Hardening SSH on your Ubuntu Server

Hardening SSH on your Ubuntu Server

Secure Shell (SSH) is an amazing cryptographic network protocol, and it undoubtedly helps secure a huge slice of today’s Internet – giving sysadmins robust remote access to their servers, but also so much much more.

I’ve been using SSH on Linux Servers for longer than I can remember. Well, not quite. I do remember those “telnet” days when nobody had a care in the world, and Edward Snowden was a kid playing video games. Or something.

I’ve learned a thing or two about hardening SSH and locking it down, including generating certificates, and using it as a remote proxy in all kinds of ways. Here is a brief brain dump that I hope you enjoy.

General SSH Configuration Tips

Configuration of SSH starts with the sshd_config file.

sudo nano /etc/ssh/sshd_config

Change the Default Port

The first is the “Port 22” default that SSH listens on; I will usually change this to a different number other than the default, or run it on multiple ports depending.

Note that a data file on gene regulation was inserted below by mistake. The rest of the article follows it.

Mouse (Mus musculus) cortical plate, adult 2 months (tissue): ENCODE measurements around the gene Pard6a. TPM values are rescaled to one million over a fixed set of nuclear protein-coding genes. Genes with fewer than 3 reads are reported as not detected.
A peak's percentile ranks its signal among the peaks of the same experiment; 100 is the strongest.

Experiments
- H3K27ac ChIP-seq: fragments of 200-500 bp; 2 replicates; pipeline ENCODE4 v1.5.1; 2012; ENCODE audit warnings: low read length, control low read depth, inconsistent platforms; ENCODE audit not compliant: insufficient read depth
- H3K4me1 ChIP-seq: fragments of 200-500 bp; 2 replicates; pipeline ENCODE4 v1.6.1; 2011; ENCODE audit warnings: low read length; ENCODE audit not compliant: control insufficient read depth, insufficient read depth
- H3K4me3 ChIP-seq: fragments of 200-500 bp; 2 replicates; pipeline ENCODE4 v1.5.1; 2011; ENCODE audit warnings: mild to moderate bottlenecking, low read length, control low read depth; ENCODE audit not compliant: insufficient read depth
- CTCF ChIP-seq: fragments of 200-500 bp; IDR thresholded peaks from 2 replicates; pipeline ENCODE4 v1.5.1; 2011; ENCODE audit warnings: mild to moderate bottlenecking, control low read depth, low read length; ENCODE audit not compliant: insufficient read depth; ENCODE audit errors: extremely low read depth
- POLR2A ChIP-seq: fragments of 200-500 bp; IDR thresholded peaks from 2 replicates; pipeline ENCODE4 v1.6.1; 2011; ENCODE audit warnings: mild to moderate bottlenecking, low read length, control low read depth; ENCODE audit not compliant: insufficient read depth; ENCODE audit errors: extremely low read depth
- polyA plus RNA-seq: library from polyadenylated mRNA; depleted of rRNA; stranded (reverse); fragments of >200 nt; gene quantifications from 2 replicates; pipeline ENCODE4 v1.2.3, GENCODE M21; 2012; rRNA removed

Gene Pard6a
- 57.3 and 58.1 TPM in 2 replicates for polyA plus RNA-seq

# What ports, IPs and protocols we listen for
#Port 22
Port 2222

If you don’t change the port from 22 you’ll just be subjecting yourself to endless probes and brute-force logins from everywhere. While changing to something else is not guaranteed to stop any of that, in my experience it will reduce it. A lot.

Ensure you’re using Protocol 2 (SSH2)

The second thing to check, particularly if you have an older Linux server is the version of the SSH Protocol – the line “Protocol 2” does that. Ensures you’re using SSH2 which is far superior that earlier versions of the protocol and shouldn’t be an issue today.

Protocol 2

Don’t Permit Root Login